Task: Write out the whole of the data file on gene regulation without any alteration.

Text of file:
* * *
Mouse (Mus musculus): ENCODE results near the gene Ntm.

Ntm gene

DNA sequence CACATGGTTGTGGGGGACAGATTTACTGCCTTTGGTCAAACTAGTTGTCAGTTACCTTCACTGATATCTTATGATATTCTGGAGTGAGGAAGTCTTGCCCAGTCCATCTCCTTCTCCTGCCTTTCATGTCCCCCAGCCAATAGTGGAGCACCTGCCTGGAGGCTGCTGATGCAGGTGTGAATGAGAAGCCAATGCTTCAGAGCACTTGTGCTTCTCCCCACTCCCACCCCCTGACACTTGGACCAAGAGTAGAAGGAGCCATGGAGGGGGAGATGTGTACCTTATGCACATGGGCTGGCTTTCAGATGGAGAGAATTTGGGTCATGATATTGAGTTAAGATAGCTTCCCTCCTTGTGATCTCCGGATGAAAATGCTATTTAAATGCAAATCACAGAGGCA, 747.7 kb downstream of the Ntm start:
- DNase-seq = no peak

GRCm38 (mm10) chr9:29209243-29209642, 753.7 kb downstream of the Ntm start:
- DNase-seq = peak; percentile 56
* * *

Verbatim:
Mouse (Mus musculus): ENCODE results near the gene Ntm.

Ntm gene

DNA sequence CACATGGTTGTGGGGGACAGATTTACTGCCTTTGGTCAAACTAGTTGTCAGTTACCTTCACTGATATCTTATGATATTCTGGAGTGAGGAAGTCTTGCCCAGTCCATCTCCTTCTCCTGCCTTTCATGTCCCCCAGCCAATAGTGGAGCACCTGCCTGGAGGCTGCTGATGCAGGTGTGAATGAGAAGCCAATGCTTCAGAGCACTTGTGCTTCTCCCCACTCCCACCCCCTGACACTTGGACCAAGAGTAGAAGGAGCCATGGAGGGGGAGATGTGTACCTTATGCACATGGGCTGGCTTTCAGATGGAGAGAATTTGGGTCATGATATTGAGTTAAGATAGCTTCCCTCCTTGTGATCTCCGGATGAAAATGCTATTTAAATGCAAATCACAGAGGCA, 747.7 kb downstream of the Ntm start:
- DNase-seq = no peak

GRCm38 (mm10) chr9:29209243-29209642, 753.7 kb downstream of the Ntm start:
- DNase-seq = peak; percentile 56